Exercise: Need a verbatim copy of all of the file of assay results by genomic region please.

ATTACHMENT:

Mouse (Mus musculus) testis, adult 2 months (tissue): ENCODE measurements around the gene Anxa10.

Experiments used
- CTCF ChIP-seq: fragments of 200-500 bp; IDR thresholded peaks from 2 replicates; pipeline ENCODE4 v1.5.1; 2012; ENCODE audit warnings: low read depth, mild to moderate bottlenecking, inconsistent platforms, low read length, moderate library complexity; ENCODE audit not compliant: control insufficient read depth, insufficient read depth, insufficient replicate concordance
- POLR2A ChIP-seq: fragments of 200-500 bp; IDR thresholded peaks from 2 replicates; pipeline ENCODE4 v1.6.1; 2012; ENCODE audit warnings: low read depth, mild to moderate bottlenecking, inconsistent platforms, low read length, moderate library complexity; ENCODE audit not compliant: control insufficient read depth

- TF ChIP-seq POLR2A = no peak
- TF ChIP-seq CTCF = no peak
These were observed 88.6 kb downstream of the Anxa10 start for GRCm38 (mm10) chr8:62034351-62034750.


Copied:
Mouse (Mus musculus) testis, adult 2 months (tissue): ENCODE measurements around the gene Anxa10.

Experiments used
- CTCF ChIP-seq: fragments of 200-500 bp; IDR thresholded peaks from 2 replicates; pipeline ENCODE4 v1.5.1; 2012; ENCODE audit warnings: low read depth, mild to moderate bottlenecking, inconsistent platforms, low read length, moderate library complexity; ENCODE audit not compliant: control insufficient read depth, insufficient read depth, insufficient replicate concordance
- POLR2A ChIP-seq: fragments of 200-500 bp; IDR thresholded peaks from 2 replicates; pipeline ENCODE4 v1.6.1; 2012; ENCODE audit warnings: low read depth, mild to moderate bottlenecking, inconsistent platforms, low read length, moderate library complexity; ENCODE audit not compliant: control insufficient read depth

- TF ChIP-seq POLR2A = no peak
- TF ChIP-seq CTCF = no peak
These were observed 88.6 kb downstream of the Anxa10 start for GRCm38 (mm10) chr8:62034351-62034750.